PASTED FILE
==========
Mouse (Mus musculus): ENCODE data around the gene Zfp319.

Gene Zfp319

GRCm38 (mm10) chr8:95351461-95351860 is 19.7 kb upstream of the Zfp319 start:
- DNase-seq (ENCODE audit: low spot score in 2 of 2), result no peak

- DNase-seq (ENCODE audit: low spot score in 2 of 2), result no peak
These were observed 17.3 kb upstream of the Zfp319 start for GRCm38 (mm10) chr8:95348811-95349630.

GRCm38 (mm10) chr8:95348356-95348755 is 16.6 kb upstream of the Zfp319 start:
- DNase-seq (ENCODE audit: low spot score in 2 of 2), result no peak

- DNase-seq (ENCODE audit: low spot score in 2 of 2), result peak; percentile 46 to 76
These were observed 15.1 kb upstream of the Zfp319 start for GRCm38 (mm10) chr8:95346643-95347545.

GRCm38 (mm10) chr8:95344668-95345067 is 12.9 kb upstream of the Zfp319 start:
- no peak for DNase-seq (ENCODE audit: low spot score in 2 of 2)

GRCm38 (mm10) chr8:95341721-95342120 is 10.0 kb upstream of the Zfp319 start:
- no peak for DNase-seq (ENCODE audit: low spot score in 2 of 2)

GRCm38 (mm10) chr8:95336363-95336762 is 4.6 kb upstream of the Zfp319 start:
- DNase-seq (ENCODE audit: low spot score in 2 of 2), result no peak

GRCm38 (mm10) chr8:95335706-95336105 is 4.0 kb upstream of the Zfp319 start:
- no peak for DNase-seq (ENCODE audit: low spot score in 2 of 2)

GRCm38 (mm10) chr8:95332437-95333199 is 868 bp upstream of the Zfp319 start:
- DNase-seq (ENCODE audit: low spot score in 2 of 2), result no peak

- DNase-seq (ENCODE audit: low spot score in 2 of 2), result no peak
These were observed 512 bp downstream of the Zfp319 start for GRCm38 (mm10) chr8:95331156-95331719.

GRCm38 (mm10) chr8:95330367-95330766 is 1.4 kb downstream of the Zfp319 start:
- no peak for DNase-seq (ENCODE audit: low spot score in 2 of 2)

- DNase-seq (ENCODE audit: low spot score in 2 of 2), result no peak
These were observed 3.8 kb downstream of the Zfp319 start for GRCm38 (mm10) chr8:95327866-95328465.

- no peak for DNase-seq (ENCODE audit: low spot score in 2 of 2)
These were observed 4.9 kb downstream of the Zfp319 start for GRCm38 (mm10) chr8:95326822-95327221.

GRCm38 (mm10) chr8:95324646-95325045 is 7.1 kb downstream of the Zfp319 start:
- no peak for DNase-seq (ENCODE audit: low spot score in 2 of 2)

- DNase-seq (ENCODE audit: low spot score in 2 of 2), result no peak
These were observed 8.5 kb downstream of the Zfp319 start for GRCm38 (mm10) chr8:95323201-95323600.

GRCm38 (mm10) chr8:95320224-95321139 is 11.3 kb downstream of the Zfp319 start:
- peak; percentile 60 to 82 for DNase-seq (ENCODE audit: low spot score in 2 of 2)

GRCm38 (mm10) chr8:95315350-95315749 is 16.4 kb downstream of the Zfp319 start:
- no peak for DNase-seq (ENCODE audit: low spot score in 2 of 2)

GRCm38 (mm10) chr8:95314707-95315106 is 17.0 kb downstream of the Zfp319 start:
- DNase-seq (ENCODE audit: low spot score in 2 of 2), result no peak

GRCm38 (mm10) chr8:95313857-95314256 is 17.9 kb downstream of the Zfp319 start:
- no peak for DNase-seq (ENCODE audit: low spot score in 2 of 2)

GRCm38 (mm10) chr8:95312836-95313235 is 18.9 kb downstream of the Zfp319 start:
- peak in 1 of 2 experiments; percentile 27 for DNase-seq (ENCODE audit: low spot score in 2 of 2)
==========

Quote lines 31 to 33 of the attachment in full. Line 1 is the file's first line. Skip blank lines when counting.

- DNase-seq (ENCODE audit: low spot score in 2 of 2), result no peak
These were observed 8.5 kb downstream of the Zfp319 start for GRCm38 (mm10) chr8:95323201-95323600.

GRCm38 (mm10) chr8:95320224-95321139 is 11.3 kb downstream of the Zfp319 start: